World's airbag crisis is getting worse

Here's what a Takata airbag explosion looks like
Here's what a Takata airbag explosion looks like

The crisis of malfunctioning airbags is getting worse, putting millions more drivers at risk, for a longer period of time, than previously feared.

Another manufacturer, Continental Automotive Systems, has notified U.S. safety regulators it needs to replace 5 million defective airbags worldwide, with nearly 2 million of those cars in the U.S. The filing, made to the government last week, was disclosed publicly early Thursday.

That comes amid Takata's exploding airbag crisis. More than 21 million U.S. cars from 12 different automakers have been recalled for faulty Takata airbags that can shoot shrapnel into drivers face and neck. The problem has been tied to at least nine U.S. deaths.

That recall crisis is now expanding, with Takata alerting automakers that some newer models of its airbags are also at risk of exploding. Previously the Takata airbag recall had pertained to older models, generally from model year 2008 and earlier.

"This is the largest, most expensive recall problem in history and it will take the longest time to resolve," said Kart Brauer, senior analyst for Kelley Blue Book.

So far, only about 1 million U.S. cars with Takata airbags have been fixed -- less than 5% of those affected, according to NHTSA. Millions more drivers have been waiting months for the replacement parts to get their airbags fixed.

Related: Takata airbag recall is worse than we thought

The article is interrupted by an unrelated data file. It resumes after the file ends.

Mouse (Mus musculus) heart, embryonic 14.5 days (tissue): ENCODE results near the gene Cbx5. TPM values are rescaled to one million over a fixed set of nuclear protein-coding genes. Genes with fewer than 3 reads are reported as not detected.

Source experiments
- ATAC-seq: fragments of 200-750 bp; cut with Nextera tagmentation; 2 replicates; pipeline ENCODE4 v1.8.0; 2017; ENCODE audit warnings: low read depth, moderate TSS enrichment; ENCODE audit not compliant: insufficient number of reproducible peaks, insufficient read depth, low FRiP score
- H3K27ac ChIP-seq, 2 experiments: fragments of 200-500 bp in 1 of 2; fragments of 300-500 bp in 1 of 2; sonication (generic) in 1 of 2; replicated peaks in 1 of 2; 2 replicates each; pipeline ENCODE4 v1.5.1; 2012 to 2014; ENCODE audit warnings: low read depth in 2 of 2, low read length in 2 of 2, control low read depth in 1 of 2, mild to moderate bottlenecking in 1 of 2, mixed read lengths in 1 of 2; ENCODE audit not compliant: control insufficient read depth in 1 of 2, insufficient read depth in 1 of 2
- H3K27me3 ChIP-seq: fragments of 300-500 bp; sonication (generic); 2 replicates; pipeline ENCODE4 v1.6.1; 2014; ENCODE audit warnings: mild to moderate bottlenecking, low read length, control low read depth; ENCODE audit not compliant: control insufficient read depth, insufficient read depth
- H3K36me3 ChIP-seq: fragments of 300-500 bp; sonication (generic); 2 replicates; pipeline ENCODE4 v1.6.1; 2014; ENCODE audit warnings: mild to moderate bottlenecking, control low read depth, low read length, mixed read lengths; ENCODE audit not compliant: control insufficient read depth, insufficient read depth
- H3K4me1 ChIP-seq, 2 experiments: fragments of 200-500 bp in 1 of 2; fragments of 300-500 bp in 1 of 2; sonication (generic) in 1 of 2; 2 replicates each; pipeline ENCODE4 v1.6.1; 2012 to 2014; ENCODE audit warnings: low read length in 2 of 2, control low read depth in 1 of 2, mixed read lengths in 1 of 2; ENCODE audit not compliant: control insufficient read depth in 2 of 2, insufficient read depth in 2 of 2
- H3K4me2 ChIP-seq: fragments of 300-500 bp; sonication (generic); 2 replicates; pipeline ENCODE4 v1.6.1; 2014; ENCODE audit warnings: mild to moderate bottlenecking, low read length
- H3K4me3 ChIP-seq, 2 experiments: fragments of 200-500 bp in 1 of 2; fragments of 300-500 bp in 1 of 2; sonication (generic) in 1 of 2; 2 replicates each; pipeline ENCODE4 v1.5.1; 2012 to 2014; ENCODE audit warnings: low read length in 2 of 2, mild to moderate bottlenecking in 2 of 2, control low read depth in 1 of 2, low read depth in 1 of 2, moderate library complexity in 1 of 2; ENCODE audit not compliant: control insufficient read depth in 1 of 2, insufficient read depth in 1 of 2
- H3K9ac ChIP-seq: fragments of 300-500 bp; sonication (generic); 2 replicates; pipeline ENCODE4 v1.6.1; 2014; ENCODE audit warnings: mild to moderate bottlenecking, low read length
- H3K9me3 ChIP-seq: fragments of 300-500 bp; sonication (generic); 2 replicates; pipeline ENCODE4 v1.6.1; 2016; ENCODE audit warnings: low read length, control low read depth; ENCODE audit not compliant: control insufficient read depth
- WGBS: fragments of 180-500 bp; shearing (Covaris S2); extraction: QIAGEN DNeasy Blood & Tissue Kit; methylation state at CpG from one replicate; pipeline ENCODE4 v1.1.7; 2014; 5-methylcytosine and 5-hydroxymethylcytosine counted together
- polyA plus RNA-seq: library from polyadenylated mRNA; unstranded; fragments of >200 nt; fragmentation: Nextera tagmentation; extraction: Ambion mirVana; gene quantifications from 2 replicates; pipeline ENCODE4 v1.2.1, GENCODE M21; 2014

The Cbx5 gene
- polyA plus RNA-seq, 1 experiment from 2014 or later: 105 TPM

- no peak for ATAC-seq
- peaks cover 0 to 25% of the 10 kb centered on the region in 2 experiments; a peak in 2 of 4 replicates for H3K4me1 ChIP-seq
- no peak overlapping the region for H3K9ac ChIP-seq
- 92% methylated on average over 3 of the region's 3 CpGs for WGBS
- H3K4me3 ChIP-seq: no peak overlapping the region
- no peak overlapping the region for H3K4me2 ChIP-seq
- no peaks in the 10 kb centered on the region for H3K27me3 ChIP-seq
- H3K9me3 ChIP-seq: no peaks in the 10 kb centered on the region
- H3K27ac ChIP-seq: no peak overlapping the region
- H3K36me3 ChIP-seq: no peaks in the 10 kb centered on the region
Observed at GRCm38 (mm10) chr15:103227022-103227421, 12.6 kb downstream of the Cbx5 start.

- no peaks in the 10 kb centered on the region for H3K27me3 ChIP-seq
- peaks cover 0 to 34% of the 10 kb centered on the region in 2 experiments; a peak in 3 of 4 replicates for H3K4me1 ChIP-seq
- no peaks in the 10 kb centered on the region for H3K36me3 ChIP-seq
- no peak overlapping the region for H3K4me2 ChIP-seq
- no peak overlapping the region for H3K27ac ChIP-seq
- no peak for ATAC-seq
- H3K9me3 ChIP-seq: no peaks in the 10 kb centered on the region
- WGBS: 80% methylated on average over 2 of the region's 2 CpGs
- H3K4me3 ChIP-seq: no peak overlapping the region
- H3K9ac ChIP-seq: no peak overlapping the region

Brauer cautions that the sheer number of flawed airbags suggest that a large percentage of them will never be repaired. And it will take years to fix the cars that actually do get new airbags.

Continental's airbag problem is far less dramatic than Takata's. A power supply component can corrode and cause the airbags to fail to deploy when they're supposed to, or to go off when they aren't needed, potentially causing an accident.

Perhaps the biggest problem posed by the Continental recall is it puts more stress on the supply of replacement airbags for Takata, said Brauer.

Related: Can Takata survive the recall crisis?

"The 5 million airbags would be much more manageable if it was the only airbag recall going on," said Brauer. "But it's part of a global supply chain being pressured by the need to replace tens of millions Takata airbags. It will be that much harder for Takata customers to get the airbags they need."

Continental is not aware of any fatalities tied to its faulty airbags. Nor has it identified all the automakers using the defective airbags, although the filing discloses that Mercedes-Benz, Honda and Chrysler have experienced problems.

Honda is the automaker most affected by all of these airbag problems. In addition to being hit by Continental's recall, it was the hardest-hit manufacturer in the Takata recall. In fact, Honda expanded its Takata recall on Wednesday to include 2.2 million newer Honda and Acura vehicles in the U.S.

Many of the other 11 automakers using Takata airbags are likely to expand their recalls as well as they determine which models contain the newer airbags that need to be replaced.

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